A rose by any other name would smell as sweet, as Shakespeare's Juliet so famously said, but what if its name were Pink Farting Weasel?
It may be a little-known fact, but that was actually the moniker given to versions 2.6.23-rc4 through 2.6.23-rc6 of the Linux kernel, which is perhaps just as notable for its zany naming conventions as it is for its powerful software.
The Linux world as a whole tends toward the silly or at least light-hearted when it comes to naming versions and releases, in fact. Ready for a break from the serious? Here's a quick tour of some of the more entertaining examples.
Yes, "Pink Farting Weasel" really is one example in a very long list of what you might call highly creative names that have been bestowed upon Linux kernel releases over the years. I remember reading about the inspiration behind last year's "Flesh-Eating Bats with Fangs," but others are harder to fathom. "Greased Weasel" was the first; later we saw "Zonked Quokka," "Woozy Numbat," "Sliding Götterdämmerung," "Homicidal Dwarf Hamster," and "Man-Eating Seals of Antiquity," among many more. Prepare for some serious head-scratching if you dare peruse the full list on Wikipedia.
[Related: From Warthog to Pangolin: Up Close With Ubuntu Mascots]
Newcomers to Linux are often first struck by the strange names given to the various releases of Ubuntu Linux, however, which traditionally has been the most popular distribution for beginners. Most recently we've had "Maverick Meerkat," "Natty Narwhal," and "Oneiric Ocelot," for example; coming up next will be "Precise Pangolin." There's actually a long line of such wacky mascots for Ubuntu releases, in fact, going back to the distribution's first "Warty Warthog" release back in 2004. Want to see the full lineup of all 16, complete with pictures? Then check out my recent close-up look. You won't be disappointed.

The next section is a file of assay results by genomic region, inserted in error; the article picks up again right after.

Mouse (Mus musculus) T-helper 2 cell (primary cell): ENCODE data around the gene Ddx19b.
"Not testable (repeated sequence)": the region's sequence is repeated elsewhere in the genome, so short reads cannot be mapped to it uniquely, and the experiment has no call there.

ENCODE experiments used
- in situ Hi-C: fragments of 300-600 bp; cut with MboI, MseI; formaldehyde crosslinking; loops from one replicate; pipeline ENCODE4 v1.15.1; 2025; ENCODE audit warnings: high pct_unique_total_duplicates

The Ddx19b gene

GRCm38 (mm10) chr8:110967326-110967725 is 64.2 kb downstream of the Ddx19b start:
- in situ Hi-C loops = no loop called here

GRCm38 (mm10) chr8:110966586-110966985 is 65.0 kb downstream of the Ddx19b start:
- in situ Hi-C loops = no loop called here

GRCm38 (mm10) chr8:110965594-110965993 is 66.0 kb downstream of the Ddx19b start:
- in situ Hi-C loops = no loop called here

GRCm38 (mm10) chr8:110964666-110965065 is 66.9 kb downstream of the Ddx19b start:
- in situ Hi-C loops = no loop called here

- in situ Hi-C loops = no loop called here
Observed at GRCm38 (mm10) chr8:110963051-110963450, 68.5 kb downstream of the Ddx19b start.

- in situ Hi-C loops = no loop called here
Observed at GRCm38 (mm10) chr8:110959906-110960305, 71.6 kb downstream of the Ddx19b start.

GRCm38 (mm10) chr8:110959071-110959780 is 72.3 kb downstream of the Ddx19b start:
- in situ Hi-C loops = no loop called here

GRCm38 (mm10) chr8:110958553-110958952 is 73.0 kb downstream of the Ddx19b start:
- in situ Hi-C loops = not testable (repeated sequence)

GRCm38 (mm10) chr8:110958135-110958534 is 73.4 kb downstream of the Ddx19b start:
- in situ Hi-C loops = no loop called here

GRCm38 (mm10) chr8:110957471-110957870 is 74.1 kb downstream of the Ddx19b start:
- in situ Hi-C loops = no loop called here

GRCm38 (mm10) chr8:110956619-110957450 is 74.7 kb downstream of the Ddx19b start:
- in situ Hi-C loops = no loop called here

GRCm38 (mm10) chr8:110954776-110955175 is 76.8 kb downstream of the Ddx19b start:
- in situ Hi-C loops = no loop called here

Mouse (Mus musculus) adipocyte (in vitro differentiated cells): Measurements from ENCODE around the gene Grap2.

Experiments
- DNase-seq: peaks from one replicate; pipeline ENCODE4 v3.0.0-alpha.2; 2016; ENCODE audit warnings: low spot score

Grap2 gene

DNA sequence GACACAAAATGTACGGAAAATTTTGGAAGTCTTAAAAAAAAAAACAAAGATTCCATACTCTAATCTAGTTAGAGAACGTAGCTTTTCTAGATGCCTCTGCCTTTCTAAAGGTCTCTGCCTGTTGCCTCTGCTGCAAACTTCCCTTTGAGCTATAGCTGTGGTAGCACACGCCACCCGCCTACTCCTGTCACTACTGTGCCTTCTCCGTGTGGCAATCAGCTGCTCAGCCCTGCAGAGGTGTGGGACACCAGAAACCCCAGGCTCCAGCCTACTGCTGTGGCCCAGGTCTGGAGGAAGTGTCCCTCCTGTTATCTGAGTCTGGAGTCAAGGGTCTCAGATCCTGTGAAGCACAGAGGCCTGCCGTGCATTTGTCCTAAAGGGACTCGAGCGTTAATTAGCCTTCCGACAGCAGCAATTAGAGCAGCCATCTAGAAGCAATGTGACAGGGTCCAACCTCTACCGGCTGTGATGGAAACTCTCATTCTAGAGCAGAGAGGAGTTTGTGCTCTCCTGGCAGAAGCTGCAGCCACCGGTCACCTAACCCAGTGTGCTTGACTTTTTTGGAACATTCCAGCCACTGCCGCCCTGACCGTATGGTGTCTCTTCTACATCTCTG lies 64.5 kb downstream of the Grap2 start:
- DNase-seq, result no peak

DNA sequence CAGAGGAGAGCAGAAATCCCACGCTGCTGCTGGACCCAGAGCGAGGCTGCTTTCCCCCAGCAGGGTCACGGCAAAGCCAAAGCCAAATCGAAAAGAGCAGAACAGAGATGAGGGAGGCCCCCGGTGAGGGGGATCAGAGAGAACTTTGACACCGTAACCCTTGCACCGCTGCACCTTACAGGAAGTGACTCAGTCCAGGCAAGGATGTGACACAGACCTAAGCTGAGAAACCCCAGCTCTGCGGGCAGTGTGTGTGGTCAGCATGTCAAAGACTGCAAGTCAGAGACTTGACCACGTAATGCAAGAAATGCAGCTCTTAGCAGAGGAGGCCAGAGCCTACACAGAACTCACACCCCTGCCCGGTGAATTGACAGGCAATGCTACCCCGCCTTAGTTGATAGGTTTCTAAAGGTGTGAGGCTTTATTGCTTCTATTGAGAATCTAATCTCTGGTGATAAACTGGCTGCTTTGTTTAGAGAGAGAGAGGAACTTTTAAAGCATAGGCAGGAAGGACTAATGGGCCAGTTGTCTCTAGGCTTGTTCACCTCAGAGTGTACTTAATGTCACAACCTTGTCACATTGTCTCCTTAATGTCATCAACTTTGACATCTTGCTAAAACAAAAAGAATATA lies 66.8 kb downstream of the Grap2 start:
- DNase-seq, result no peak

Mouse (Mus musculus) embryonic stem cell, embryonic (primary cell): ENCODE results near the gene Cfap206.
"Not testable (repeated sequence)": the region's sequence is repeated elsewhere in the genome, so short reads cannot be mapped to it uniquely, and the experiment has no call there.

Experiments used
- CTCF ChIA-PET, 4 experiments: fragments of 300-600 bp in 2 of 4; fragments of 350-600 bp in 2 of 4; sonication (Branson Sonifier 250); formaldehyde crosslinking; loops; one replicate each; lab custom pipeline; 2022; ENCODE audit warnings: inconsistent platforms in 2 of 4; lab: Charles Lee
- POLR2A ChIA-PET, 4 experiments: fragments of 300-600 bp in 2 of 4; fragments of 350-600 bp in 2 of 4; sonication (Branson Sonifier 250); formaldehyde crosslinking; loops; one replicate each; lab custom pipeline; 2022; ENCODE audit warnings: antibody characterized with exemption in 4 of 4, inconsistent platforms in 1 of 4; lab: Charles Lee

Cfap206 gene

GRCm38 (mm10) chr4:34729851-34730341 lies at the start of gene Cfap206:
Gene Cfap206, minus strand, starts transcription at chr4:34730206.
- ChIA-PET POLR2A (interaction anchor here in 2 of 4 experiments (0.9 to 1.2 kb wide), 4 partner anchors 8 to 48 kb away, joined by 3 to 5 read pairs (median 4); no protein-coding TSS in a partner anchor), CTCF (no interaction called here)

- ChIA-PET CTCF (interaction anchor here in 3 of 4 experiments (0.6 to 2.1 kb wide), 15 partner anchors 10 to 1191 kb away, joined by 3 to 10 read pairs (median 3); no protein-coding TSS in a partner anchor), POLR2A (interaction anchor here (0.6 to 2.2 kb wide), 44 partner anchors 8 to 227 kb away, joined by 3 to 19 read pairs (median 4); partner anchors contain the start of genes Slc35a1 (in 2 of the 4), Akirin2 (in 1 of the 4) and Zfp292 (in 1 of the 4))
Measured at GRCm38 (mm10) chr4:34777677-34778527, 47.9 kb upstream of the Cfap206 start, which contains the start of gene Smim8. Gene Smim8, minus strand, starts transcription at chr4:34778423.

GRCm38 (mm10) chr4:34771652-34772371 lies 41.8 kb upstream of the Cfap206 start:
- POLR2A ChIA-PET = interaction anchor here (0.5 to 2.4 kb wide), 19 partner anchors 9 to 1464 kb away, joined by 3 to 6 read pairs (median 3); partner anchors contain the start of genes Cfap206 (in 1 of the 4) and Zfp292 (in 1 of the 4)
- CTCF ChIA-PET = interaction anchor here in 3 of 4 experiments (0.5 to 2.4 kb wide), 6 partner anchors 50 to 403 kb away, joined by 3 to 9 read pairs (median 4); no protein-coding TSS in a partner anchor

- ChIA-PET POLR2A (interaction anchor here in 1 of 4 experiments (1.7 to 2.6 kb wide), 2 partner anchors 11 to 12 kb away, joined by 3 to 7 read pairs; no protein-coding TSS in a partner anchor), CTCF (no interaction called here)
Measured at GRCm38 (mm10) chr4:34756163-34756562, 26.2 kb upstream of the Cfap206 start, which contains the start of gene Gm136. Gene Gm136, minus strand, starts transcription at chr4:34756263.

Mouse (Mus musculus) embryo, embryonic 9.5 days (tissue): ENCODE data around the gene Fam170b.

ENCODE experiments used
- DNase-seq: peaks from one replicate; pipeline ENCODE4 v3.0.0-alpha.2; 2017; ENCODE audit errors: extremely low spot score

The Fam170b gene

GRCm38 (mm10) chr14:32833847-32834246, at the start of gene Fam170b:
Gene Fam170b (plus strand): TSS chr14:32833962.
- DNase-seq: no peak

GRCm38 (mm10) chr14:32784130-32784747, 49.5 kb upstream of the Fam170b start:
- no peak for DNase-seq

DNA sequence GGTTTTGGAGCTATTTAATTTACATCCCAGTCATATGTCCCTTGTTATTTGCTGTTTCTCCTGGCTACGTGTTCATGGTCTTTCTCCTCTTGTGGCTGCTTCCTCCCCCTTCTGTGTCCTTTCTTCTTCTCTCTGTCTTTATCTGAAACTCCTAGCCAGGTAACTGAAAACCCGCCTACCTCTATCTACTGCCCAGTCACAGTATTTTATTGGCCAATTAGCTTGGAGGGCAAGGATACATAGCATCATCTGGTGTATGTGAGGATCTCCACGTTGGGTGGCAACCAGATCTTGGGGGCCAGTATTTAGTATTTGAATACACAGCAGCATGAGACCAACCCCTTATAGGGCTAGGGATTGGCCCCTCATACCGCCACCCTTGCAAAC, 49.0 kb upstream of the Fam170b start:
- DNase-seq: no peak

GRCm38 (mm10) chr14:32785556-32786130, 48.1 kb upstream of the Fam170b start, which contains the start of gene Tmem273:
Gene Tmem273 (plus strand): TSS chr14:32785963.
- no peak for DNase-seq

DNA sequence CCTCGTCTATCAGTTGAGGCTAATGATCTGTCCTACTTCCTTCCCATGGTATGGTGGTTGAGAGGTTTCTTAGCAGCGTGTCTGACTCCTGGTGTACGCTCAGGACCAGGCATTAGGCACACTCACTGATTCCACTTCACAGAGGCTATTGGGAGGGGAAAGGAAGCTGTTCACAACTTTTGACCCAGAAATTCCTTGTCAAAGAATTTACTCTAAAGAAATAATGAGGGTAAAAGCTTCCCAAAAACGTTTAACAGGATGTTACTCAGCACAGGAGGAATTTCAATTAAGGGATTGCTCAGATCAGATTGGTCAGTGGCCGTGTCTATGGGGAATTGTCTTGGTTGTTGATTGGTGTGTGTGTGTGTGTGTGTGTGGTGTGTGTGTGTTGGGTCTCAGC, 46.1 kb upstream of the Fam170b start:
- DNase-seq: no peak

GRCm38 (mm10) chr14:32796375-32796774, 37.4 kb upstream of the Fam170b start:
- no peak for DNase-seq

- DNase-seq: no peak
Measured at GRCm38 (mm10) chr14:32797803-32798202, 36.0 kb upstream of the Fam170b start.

Underlying Ubuntu, of course, is Debian, which many consider the granddaddy of all Linux distributions. Though not based on animals, Debian release names tend to exhibit a silliness all their own. Beginning with the inaugural "Buzz" release of Debian back in 1996, other fun examples over the years have included "Potato," "Woody," and "Sarge." Most recently, we've seen "Lenny" and "Squeeze"; coming up next is "Wheezy." Serious software? You bet. Serious names? Not so much.
Fedora Linux may be related to the business-focused Red Hat Enterprise Linux (RHEL), but that doesn't mean it has to stick to serious or formal names itself. Cases in point: "Moonshine," "Werewolf," and--coming up--"Beefy Miracle." Why be boring, right?
Linux Mint--currently the No. 1 distribution out there--is notable for its use of women's names for its various releases, but we can't forget to consider the names of the distributions themselves as well. A quick scan down the DistroWatch popularity list is a good reminder of all the naming fun that has been had over the years, giving us the likes of Puppy Linux, Gentoo, ArchBang, CrunchBang, Clonezilla, DoudouLinux, and Yellow Dog Linux, to name just a few. And don't forget Tux, the official Linux mascot.
This story, "What's in a name? In the Linux world, much silliness" was originally published by PCWorld.